The game has 36 trophies, awarded for player achievements (for example, "Releasing the Floodgates" for killing Poseidon). When players received the platinum trophy, they were linked to the website spartansstandtall.com. On May 4, 2010, the site became the official website for God of War: Ghost of Sparta, the next installment in the series and the second for the PlayStation Portable. Early copies of Ghost of Sparta (and all digital copies in Europe) included a voucher to download Kratos' brother Deimos as a costume for use in God of War III.
God of War III Remastered is a remastered port of God of War III for the PlayStation 4 console. It was first released in North America on July 14, 2015, followed by Australia and mainland Europe on July 15, and the UK on July 17. Santa Monica's Creative Director Cory Barlog announced the remastered game in celebration of the God of War franchise's tenth anniversary. Ported by Wholesale Algorithms, the remastered version has full 1080p support targeted at 60 frames per second and features a photo mode, allowing players to edit their photos and share their favorite moments. All of the DLC that was released for God of War III is included with God of War III Remastered. By the end of its first week of release, God of War III Remastered was ninth in sales at retail in the UK. For the entire month of July 2015, the downloadable version was the seventh best-selling PlayStation 4 title from the PlayStation Store.
In March and April 2010, God of War III: Original Soundtrack from the Video Game, composed by Gerard K. Marino, Ron Fish, Mike Reagan, Jeff Rona, and Cris Velasco, was included as downloadable content in the God of War III Ultimate Edition and Ultimate Trilogy Edition. Its CD was released on March 30 by SCE and Sumthing Else. The soundtrack was recorded by the Skywalker Session Orchestra and the Czech National Symphony Chorus. Each composer provided a different aesthetic to the score: for example, Marino's approach was brooding, rhythmic, and percussive, and Fish set hopeless and somber moods. In an interview with Game Music Online, Mike Reagan said that although the composers might have used each other's themes, they did not collaborate with each other. Reagan said the real collaboration came from Clint Bajakian, Senior Music Supervisor at Sony, and his team. In scoring for God of War III, Reagan said that the composers were "able to explore more melodic development than we were on the first [God of War]." The score was recorded under the new American Federation of Musicians video game agreement and because of Sony's vision and support, the composers were able to record locally with some of the best musicians in the world. In an interview with PlayStation.Blog, Clint Bajakian described the different ensembles that recorded the score: the brass section is the "lead guitar", the choir gives the game its epic feel, the strings are the body of the sound, and the percussion is the foundation.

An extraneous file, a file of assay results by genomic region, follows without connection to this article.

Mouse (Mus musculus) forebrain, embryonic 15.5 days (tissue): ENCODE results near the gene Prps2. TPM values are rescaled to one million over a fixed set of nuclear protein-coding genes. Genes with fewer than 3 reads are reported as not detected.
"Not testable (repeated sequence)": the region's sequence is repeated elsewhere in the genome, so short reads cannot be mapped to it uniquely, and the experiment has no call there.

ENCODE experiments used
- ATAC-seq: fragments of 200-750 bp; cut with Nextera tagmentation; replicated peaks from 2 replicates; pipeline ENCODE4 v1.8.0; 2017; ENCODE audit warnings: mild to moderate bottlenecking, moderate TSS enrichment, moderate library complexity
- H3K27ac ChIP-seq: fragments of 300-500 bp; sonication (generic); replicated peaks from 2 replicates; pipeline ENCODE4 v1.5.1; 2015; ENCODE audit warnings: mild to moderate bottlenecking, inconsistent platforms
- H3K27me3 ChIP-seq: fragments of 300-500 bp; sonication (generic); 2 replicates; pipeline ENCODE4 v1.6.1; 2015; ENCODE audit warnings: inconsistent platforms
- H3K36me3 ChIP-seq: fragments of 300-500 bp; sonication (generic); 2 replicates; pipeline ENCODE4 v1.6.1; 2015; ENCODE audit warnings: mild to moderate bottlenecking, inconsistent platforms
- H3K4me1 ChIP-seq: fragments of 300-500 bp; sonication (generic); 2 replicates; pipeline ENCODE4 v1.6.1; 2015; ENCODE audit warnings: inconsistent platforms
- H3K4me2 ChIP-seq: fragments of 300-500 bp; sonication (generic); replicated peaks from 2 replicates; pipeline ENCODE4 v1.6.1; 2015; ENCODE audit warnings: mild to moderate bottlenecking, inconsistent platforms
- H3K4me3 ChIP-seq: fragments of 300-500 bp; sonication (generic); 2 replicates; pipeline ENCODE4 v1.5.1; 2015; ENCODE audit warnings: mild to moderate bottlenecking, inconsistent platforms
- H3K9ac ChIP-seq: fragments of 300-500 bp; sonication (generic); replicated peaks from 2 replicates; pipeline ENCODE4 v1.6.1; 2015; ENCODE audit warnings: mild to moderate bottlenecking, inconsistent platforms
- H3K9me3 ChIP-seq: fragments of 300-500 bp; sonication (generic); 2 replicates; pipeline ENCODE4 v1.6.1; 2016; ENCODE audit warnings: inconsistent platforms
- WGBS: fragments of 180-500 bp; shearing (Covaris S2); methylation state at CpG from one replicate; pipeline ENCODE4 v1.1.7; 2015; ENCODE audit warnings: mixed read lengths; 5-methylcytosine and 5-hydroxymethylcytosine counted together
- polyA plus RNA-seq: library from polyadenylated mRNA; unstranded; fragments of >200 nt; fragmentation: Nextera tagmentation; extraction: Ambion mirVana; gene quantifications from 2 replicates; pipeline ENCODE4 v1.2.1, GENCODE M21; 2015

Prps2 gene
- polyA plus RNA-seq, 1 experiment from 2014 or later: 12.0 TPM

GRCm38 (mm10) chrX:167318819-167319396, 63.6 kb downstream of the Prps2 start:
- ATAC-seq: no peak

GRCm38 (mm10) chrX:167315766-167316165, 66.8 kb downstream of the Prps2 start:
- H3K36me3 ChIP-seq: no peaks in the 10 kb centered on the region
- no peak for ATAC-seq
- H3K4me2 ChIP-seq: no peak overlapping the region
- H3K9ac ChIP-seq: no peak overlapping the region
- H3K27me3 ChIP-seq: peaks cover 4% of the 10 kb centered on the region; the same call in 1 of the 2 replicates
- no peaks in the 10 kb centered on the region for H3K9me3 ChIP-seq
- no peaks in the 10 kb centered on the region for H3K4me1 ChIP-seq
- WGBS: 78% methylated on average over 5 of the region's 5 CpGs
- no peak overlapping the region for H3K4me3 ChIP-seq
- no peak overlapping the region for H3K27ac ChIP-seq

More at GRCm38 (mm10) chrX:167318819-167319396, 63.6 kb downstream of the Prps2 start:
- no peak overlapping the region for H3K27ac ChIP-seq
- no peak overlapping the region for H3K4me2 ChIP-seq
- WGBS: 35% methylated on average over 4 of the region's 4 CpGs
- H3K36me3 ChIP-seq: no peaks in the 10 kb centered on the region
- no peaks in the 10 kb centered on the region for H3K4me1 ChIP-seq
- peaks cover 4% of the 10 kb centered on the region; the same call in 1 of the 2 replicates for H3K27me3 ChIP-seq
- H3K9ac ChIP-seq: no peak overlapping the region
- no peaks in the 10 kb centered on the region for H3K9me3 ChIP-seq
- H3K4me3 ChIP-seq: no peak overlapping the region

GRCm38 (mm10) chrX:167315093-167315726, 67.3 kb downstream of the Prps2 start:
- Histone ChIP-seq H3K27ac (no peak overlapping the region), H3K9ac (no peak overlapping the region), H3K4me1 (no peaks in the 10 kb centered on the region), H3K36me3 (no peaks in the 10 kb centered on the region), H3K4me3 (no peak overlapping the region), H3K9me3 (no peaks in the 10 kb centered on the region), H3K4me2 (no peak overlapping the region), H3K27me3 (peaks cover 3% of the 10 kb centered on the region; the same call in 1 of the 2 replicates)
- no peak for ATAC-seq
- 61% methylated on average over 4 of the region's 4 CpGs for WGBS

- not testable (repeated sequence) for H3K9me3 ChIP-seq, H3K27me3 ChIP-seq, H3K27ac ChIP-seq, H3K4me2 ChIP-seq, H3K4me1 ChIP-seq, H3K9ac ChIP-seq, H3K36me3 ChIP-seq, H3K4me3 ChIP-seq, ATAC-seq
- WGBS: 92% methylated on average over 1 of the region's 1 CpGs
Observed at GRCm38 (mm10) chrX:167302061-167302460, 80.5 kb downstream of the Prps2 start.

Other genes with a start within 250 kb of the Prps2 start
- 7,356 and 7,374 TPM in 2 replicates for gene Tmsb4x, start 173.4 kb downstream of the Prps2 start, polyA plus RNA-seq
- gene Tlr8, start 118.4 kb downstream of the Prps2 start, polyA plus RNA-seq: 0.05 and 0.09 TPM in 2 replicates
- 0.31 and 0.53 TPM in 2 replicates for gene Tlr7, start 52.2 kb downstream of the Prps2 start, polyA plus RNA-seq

This official art book for the game delves into the incredible concept art created during pre-production, with tons of environment, character, creature, weapons and prop designs. The level of attention to detail really paid off in creating a truly immersive and believable world of Midgard that the game characters inhabit.